December 8, 2019

Dispelling the Myth About Jews and Poverty

Photo from the conference. Photo courtesy of The JFN International Conference

Every year, I look forward to attending the Jewish Funders Network (JFN) International Conference and being inspired by the breadth and depth of philanthropic work being accomplished through the generosity of foundations and individual funders. 

I recently returned from JFN 2019 in San Francisco, where a large crowd from all over the world descended on the Bay Area, ready to gain knowledge of trends and challenges affecting our Jewish community. 

Of the myriad significant issues facing us, however, I’d like to draw attention to one vexing challenge that isn’t always at the forefront of our communal agenda: poverty in the American Jewish community.

There is a persistent myth about the American Jewish population that looms large in our country’s collective imagination. This fiction is unique in that it’s cited both by well-intentioned allies who wish to express their admiration for American Jews, as well as anti-Semites who wish to voice their contempt and mistrust. Sometimes, this myth is even repeated proudly by American Jews themselves. 

The myth is this: American Jews are a “model minority” who have uniformly achieved financial success and security. This, quite simply, is not true. 

“Jewish poverty is a significant issue that deserves our urgent attention.”

The Harry and Jeanette Weinberg Foundation convened an important session immediately following the JFN Conference to bring light to this critical issue. This session helped me further appreciate the growing plight of close to 20 percent of the Jewish population living in or near poverty in the United States today. This touches people of all ages and all backgrounds, from aging Holocaust survivors to individuals with disabilities to single-parent families seeking employment.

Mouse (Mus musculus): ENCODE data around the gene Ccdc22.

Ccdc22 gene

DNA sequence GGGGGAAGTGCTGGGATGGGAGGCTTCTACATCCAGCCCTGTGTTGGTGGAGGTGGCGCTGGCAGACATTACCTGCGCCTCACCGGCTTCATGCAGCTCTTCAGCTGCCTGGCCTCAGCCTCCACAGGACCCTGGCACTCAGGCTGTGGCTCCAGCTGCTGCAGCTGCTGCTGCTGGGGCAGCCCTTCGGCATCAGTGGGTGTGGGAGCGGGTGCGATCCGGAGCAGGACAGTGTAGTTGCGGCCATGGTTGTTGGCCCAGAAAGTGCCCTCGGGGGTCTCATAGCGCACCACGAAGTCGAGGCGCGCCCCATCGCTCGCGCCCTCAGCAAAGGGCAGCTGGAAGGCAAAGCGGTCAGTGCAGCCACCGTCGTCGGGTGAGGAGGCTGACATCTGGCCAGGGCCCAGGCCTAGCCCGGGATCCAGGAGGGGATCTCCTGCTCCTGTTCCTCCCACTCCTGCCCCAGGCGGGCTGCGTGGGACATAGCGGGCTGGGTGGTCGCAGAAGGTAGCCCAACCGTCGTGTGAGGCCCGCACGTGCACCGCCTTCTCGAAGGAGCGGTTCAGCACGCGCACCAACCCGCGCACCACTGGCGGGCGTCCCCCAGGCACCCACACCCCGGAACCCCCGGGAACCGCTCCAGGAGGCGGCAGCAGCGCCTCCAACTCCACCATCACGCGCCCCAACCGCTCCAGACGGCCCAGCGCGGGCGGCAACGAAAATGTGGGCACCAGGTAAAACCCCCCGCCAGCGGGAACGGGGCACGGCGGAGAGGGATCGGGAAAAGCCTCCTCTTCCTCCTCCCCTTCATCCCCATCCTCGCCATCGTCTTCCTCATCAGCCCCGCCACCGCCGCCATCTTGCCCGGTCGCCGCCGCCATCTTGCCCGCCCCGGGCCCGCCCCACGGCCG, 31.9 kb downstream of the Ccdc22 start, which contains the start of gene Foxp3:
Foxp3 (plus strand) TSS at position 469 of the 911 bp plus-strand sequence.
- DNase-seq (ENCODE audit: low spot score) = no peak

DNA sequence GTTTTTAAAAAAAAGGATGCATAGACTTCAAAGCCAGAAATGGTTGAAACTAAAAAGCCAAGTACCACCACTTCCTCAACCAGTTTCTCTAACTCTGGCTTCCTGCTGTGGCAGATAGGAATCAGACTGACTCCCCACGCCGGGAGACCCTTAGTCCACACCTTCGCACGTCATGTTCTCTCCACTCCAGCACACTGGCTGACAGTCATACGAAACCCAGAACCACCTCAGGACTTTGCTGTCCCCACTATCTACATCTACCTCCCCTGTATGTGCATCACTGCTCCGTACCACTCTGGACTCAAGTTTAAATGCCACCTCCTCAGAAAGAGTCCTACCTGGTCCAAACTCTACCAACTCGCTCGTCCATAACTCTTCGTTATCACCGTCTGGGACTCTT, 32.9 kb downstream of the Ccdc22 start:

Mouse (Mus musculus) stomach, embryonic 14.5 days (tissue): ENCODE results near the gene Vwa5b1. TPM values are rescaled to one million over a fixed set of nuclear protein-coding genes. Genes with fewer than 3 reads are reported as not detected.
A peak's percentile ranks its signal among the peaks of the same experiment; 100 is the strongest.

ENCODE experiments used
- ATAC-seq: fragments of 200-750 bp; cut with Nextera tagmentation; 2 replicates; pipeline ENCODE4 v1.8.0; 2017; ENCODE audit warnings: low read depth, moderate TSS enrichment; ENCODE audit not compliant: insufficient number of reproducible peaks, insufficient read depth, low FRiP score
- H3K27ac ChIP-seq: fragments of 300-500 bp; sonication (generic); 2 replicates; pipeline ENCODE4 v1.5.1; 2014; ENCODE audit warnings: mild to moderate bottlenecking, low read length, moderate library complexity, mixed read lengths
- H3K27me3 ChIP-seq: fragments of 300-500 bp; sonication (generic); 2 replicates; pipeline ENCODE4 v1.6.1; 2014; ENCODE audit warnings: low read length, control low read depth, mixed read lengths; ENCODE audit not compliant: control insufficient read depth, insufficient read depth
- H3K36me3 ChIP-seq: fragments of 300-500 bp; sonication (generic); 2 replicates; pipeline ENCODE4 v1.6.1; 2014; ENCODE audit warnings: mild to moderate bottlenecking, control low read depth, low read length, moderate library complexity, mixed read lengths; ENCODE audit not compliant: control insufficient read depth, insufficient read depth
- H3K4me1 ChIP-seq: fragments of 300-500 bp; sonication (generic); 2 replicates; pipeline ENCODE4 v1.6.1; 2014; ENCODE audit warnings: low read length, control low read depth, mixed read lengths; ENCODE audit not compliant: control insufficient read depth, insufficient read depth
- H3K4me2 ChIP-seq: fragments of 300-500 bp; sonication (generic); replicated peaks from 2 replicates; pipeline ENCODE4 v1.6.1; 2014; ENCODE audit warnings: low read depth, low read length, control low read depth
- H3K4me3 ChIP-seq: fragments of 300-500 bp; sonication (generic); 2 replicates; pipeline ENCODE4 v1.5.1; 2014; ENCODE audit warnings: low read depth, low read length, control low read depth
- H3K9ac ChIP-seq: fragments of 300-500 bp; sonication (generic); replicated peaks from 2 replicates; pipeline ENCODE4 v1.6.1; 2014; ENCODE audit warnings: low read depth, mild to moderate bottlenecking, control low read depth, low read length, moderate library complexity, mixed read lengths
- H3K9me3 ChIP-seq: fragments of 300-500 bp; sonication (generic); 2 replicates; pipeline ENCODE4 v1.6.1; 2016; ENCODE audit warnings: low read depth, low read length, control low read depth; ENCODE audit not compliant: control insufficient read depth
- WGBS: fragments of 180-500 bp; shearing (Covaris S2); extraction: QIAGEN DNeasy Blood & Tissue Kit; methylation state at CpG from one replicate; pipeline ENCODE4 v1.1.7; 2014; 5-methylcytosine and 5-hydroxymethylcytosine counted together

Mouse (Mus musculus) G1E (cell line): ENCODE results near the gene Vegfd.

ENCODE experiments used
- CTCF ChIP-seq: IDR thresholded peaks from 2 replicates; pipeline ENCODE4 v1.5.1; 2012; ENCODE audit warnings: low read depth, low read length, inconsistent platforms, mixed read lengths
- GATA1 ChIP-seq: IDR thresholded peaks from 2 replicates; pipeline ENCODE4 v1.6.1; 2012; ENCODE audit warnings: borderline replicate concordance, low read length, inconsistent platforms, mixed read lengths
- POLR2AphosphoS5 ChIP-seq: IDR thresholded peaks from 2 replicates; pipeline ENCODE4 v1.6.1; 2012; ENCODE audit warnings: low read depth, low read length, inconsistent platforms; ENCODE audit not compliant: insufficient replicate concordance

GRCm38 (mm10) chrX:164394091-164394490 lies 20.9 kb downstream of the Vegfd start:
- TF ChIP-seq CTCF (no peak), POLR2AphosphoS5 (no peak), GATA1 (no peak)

The statistics are a stark reminder that the issue is widespread, and growing. Forty-five percent of children in Jewish homes are living in poor, or near poor, households. Between 16 percent and 20 percent of these households are earning less than $30,000, with 7 percent making $15,000 or less. These are not statistics that show uniform wealth. In fact, while some of the most dire cases are, not surprisingly, retirement-age and elderly people, young adults are also among those most affected.

Jewish poverty is a significant issue that deserves our urgent attention, and there is so much more we can do to uplift the most vulnerable members of our community. 

At the panel, I was reminded of a particularly painful fact: A significant portion of impoverished Jews worldwide are Holocaust survivors. These people certainly have suffered enough, yet they have urgent and critical health and welfare needs, and are aging with little hope. More than one-third of the 100,000 survivors in North America (as well as 60,000 in Israel and 62,000 in the former Soviet Union) are living at or near poverty.  Time is of the essence to reverse this trajectory and do chesed (kindness), in order to help survivors to live in dignity.

As a Jewish professional who has been involved in Jewish communal activity all my life, I know this has always been an important cause. However, given our world at this time, I feel this issue must be addressed urgently. How many of our fellow Jews are unable to participate fully in Jewish life due to financial barriers? Mitigating Jewish poverty and increasing Jewish access should be a major priority at every synagogue, Jewish institution and major philanthropic organization. Together, we must work to dispel the comfortable denial that has allowed deep economic stratification to fester without much notice, and take decisive action to ensure that all members of our community can participate fully in Jewish experiences. 

We should all work toward a day when we can say that the existence of Jewish poverty in the U.S. is a myth. Unfortunately, the struggles currently faced by many members of our community are far too real. 

By embracing our collective values and tearing down financial barriers to become more accessible and inclusive, we can ensure every Jewish American has the opportunity to partake in the richness of Jewish communal life. 

Jeremy J. Fingerman is the CEO of the foundation for Jewish Camp.